This was the first (and main) project that I was involved on in my initial period at HTB. It is their flagship site, and had a strict deadline due to their big event (Focus) which was happening in August. It was a D7 site, and required a lot of new functionality, whilst also pulling in content from the old site. Some of my main responsibilities on this project are listed below with a little more detail.
The senior developer for the organisation in general had a lot to work on, and therefore my responsibility was to take some of that load, htb.org being one of those projects. The team was small, with myself and another developer working the life of the project, with another back-end developer coming in to help with SSO and media section, aswell as a front-end developer for a short period aswell. Within this team, I needed to help answer questions, ensure everyone was talking to the right people, and help progress the project at a suitable speed.
Whilst HTB wanted to use Agile methodologies, this hadn't been enforced to a strict degree. Therefore in my first few weeks I headed to a talk at eBay on how they have Agile setup, and with my experience at Comic Relief, proceeded to restructure their JIRA workflows, and get a nice Agile process in place which worked better for them. It took a few iterations to get something that worked, and that everyone understood, but once it was in place, everyone seemed very happy with it, and it is now used on more projects that I am not involved with too.
Rules and emails
This was focussed on the 'connect' section and the site and started off as a webform that sent emails to different people depending on what fields/checkboxes were used. Now, the first part is fairly easy as we just setup a webform with rules listening for submissions. I then got rules to analyse the content, and integrate with another module called 'messages' which handled the content of the outgoing emails because the content, aswell as the recipients needed to change depending on the form results.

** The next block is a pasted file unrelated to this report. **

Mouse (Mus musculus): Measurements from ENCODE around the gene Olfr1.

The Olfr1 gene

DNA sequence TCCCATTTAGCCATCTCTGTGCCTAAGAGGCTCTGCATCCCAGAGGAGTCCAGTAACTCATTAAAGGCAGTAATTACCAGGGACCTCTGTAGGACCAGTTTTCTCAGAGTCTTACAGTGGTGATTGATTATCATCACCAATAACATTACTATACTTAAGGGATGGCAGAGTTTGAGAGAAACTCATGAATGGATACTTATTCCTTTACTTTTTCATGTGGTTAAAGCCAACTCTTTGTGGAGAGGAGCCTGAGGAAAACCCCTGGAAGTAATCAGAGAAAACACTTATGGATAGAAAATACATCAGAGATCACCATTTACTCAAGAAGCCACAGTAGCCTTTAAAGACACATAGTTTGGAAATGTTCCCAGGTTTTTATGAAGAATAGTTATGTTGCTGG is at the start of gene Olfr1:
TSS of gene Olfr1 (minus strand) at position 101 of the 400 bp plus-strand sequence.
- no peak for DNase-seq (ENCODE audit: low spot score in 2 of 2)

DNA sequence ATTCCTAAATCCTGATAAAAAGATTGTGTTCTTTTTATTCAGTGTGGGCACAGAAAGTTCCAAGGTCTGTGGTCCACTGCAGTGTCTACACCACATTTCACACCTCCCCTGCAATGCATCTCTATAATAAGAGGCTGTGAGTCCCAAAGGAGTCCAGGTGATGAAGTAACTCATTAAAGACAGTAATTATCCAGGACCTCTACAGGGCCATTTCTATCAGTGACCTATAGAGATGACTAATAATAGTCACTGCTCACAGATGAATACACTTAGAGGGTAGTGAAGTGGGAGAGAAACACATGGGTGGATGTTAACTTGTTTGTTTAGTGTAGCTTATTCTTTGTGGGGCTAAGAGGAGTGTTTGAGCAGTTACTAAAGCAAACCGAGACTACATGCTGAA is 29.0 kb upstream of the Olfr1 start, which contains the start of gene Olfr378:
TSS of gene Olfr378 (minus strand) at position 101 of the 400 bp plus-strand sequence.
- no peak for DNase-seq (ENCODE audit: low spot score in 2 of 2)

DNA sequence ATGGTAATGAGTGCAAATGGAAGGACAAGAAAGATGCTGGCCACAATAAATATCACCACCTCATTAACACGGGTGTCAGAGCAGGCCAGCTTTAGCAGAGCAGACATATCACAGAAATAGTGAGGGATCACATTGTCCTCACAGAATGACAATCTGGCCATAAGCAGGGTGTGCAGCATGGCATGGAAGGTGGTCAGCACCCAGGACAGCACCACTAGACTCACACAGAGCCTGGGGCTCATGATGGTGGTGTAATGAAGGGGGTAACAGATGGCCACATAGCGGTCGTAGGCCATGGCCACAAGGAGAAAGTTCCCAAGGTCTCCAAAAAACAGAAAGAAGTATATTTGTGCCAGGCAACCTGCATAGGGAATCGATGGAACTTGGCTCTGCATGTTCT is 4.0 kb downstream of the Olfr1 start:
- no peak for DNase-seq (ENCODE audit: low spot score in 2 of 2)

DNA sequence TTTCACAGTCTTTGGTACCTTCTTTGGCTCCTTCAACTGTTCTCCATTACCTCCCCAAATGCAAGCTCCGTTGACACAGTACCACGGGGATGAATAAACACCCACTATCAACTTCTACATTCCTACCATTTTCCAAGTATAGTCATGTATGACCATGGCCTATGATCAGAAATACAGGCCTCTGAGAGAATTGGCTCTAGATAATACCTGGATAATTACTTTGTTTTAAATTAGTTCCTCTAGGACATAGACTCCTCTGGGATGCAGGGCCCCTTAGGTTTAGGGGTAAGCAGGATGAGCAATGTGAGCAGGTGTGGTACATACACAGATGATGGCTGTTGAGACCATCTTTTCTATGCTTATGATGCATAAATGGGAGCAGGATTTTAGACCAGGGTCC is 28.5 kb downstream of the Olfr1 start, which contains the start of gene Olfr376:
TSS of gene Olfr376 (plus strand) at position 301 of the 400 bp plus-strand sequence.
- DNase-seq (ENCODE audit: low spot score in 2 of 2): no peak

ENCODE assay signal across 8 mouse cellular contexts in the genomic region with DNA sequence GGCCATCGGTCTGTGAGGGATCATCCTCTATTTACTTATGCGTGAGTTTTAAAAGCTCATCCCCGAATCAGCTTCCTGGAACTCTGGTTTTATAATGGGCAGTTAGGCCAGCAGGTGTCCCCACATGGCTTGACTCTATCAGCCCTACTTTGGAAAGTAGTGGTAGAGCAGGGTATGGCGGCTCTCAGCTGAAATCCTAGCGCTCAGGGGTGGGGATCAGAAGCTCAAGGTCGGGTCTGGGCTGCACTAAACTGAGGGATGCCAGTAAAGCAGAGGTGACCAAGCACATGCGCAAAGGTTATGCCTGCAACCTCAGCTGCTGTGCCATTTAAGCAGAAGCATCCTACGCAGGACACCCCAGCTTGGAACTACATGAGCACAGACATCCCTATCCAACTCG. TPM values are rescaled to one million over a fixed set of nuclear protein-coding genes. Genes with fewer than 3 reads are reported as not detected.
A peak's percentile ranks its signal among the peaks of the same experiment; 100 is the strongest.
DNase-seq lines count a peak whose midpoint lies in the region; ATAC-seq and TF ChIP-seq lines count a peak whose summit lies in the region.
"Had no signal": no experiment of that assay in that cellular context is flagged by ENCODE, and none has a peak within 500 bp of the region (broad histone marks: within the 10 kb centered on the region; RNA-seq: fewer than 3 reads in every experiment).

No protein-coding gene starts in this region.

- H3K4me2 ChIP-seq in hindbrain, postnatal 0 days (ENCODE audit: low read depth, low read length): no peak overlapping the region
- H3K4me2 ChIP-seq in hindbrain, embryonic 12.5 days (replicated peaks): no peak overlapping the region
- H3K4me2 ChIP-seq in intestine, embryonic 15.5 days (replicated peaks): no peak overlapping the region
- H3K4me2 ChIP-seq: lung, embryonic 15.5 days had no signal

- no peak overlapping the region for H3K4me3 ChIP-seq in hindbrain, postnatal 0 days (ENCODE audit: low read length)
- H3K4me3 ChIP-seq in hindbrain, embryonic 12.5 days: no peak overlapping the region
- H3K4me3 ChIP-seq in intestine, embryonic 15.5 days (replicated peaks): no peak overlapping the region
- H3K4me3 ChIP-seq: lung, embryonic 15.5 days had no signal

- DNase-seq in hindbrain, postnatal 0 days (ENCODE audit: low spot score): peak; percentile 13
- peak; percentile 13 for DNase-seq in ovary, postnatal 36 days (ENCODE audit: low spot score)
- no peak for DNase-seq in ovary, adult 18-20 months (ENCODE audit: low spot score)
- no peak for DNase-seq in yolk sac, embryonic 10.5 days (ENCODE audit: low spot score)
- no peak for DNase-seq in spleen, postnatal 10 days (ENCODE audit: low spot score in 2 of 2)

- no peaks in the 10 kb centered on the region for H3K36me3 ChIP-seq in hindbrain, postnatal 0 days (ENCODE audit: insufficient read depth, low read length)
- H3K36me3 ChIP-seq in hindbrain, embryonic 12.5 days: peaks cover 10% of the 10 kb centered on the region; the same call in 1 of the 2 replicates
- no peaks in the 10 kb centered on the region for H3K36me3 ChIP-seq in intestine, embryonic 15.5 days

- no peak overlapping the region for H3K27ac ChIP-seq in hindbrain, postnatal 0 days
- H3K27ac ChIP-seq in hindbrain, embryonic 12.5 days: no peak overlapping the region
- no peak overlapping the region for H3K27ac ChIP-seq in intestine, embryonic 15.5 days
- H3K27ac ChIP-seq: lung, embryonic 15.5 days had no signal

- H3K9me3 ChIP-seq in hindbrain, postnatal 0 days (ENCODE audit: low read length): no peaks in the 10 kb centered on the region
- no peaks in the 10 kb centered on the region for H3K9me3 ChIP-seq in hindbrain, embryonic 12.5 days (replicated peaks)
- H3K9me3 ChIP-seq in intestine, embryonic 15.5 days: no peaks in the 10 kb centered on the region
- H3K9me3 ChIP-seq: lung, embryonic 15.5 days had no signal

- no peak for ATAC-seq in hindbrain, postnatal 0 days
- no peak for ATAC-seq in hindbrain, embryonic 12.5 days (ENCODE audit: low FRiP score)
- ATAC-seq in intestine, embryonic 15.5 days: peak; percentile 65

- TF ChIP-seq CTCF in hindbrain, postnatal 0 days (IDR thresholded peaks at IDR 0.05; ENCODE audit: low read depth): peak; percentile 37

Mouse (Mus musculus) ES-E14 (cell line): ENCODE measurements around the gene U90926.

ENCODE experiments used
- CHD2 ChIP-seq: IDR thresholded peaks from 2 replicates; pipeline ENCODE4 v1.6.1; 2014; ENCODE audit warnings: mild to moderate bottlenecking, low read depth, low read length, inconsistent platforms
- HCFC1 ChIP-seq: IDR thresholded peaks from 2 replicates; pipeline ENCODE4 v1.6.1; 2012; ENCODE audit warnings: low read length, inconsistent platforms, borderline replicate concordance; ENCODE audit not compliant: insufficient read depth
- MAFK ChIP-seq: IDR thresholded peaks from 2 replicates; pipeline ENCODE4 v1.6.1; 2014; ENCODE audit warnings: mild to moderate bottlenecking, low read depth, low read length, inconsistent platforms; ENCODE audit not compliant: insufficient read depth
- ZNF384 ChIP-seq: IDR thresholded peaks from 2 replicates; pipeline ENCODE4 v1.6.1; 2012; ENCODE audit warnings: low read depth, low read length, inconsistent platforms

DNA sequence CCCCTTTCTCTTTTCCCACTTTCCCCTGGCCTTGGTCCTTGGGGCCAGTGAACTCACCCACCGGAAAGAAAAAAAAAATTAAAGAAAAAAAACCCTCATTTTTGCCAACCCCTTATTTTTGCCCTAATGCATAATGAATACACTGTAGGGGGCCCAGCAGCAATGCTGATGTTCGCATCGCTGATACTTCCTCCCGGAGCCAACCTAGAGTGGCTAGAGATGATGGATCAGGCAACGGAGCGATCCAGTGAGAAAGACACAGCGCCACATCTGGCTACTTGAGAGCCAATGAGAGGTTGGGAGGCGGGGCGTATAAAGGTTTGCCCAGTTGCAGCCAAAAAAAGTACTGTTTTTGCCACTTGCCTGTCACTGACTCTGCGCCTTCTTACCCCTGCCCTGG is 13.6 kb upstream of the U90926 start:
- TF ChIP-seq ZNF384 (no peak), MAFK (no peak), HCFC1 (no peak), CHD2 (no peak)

Flags and the Calendar
The calendar was one of the big selling points for the client on this new site, this is because they promote a lot of events throughout the year, and they wanted their users to be able to add these events to personalised calendars on the site. This proved to be quite fiddly, initial work was not to bad as we use flags for users to add items to their calendar, and then views to present the results back. The issues came in when some content that needed flagging was actually referenced by other content, which required views relationships to be setup, and detailed testing to find all the little bugs as they came up.
Not too complex, but an important part as users need to find churches and locations, so each location has a map, and the flagship locations have pages with directions on too.
Podcasts are always a little bit of fun, due to the media section having a cimplete overhaul, I needed to rewrite how podcasts work. Luckily for me there are nice modules which allows us to use views for this, also the old site uses feedburner, which means the iTunes endpoint didn't need to change, I just needed to point feedburner to the new url. Whilst doing this, I recommended a slight restructure to podcasts to add variant options in for users that only want one type of media (video/audio/both), this was agreed and implemented in the backend ready for promotion.
This was a module supplied to HTB by another development team. Sadly this wasn't complete at the time, and the code was not done using regular Drupal entities for things. This took some time to understand the ins/outs of, and then finally complete the functionality, fixing all/any bugs as they were found. Part of this was to improve the performance of this b caching content better, and compressing images using imageAPI
There was no in-house devops team on this project, and therefore due to my experience with varnish, I set aside some time to improve how their setup worked. The initial configuration was largely not caching anything due to various cookies and a lack of tlc. Therefore once varnish was upgraded to 3.0 we added in some standard D7 varnish configuration before making a few custom modifications to allow us to do some clever purging aswell as telling it to ignore some cookies. Once complete, all assets/css/js was getting cached, and most pages for anonymous users was also cached.